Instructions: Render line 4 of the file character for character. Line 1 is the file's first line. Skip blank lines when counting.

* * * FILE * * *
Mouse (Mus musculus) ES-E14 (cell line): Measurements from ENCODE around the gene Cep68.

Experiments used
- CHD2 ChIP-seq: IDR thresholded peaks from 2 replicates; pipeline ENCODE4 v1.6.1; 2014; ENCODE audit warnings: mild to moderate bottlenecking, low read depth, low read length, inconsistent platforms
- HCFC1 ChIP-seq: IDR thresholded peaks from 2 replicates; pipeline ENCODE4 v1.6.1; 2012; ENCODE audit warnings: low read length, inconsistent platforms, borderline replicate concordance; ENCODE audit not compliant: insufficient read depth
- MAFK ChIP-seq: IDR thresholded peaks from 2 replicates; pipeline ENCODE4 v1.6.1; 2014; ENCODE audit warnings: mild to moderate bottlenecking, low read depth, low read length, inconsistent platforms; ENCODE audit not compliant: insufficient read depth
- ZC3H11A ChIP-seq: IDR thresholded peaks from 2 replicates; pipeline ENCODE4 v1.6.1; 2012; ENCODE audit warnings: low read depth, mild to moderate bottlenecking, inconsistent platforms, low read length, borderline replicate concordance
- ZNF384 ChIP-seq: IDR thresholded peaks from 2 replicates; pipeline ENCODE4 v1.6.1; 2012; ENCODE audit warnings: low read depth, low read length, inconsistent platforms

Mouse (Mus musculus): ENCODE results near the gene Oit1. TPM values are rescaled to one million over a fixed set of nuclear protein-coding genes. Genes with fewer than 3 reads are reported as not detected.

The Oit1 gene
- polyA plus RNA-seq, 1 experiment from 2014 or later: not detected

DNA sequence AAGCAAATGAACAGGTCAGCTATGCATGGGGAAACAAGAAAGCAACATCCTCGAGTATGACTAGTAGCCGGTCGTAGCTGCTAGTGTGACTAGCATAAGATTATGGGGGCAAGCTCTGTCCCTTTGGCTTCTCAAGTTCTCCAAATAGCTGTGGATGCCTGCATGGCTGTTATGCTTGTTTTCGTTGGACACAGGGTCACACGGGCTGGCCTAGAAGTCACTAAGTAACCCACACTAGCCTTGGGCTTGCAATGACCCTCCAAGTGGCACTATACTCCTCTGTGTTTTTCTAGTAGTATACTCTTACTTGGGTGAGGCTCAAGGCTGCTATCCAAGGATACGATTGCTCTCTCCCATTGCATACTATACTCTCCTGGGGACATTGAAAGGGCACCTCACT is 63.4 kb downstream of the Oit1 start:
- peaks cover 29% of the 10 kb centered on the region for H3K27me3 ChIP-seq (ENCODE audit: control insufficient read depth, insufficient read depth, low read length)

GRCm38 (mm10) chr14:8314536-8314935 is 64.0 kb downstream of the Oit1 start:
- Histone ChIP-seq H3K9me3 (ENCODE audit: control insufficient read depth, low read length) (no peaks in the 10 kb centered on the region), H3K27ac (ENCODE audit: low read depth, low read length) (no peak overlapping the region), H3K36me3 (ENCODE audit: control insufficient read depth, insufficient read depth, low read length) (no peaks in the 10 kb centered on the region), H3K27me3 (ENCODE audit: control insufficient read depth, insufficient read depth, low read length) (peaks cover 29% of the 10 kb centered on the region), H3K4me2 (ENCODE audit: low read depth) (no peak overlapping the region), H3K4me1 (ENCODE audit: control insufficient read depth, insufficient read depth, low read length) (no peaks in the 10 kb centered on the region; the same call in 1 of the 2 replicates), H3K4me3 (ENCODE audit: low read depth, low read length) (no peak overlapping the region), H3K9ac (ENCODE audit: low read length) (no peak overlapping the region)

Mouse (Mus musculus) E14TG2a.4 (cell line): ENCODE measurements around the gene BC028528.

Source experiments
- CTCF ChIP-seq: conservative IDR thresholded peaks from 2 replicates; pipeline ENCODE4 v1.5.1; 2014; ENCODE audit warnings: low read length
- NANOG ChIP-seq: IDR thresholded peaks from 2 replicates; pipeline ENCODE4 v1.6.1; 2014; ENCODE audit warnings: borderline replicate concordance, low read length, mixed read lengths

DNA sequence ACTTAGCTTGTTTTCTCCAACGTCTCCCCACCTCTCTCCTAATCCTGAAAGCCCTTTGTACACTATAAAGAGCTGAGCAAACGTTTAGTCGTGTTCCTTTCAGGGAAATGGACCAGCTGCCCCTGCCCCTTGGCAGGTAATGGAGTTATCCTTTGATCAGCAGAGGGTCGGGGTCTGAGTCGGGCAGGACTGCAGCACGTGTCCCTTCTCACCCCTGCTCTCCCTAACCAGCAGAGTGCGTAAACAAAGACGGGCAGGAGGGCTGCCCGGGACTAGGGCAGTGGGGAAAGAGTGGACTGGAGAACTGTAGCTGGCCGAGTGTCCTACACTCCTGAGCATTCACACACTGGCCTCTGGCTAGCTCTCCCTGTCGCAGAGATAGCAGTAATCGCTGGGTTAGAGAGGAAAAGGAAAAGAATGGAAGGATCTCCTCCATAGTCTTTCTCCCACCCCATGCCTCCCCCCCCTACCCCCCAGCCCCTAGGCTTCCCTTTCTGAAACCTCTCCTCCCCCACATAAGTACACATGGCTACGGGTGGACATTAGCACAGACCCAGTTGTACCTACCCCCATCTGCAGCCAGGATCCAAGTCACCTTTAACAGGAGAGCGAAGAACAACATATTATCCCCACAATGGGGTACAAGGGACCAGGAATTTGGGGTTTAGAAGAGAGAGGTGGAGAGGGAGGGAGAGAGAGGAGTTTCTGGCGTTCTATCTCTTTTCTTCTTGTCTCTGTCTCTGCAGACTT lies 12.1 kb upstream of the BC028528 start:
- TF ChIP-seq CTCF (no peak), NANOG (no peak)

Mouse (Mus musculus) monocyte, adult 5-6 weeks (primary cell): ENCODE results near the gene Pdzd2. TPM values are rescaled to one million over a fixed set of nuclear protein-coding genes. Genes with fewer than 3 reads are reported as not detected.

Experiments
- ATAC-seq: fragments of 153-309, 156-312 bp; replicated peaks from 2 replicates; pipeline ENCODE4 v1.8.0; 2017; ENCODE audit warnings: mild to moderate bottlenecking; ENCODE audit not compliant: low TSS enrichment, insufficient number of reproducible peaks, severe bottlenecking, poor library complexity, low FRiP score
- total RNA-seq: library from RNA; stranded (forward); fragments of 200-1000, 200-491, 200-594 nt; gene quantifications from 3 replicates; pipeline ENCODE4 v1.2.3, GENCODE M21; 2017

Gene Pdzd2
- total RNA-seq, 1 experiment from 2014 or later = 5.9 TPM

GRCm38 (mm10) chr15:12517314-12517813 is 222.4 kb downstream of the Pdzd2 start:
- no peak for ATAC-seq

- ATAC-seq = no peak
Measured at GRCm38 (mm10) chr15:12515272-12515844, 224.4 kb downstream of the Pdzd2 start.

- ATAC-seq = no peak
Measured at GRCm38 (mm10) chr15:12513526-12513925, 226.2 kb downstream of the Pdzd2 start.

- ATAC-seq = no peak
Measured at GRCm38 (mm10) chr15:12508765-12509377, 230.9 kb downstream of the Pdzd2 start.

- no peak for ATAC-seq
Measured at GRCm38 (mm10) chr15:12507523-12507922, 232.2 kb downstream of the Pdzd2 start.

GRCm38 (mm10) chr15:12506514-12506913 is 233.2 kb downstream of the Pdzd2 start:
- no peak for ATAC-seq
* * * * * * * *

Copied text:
- HCFC1 ChIP-seq: IDR thresholded peaks from 2 replicates; pipeline ENCODE4 v1.6.1; 2012; ENCODE audit warnings: low read length, inconsistent platforms, borderline replicate concordance; ENCODE audit not compliant: insufficient read depth